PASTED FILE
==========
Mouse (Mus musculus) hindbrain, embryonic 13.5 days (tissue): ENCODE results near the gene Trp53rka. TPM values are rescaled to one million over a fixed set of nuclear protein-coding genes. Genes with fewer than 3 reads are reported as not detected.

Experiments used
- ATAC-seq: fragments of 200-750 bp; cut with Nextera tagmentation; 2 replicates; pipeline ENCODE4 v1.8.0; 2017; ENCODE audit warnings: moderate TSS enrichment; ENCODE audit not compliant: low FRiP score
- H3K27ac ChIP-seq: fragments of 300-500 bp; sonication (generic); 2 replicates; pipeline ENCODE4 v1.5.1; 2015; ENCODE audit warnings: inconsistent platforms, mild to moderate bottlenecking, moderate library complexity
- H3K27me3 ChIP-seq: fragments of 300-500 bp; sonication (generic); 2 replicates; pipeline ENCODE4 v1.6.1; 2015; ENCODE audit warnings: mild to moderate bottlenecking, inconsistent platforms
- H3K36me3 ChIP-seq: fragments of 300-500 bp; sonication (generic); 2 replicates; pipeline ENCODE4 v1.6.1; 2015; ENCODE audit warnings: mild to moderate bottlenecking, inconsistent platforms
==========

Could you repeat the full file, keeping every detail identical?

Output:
Mouse (Mus musculus) hindbrain, embryonic 13.5 days (tissue): ENCODE results near the gene Trp53rka. TPM values are rescaled to one million over a fixed set of nuclear protein-coding genes. Genes with fewer than 3 reads are reported as not detected.

Experiments used
- ATAC-seq: fragments of 200-750 bp; cut with Nextera tagmentation; 2 replicates; pipeline ENCODE4 v1.8.0; 2017; ENCODE audit warnings: moderate TSS enrichment; ENCODE audit not compliant: low FRiP score
- H3K27ac ChIP-seq: fragments of 300-500 bp; sonication (generic); 2 replicates; pipeline ENCODE4 v1.5.1; 2015; ENCODE audit warnings: inconsistent platforms, mild to moderate bottlenecking, moderate library complexity
- H3K27me3 ChIP-seq: fragments of 300-500 bp; sonication (generic); 2 replicates; pipeline ENCODE4 v1.6.1; 2015; ENCODE audit warnings: mild to moderate bottlenecking, inconsistent platforms
- H3K36me3 ChIP-seq: fragments of 300-500 bp; sonication (generic); 2 replicates; pipeline ENCODE4 v1.6.1; 2015; ENCODE audit warnings: mild to moderate bottlenecking, inconsistent platforms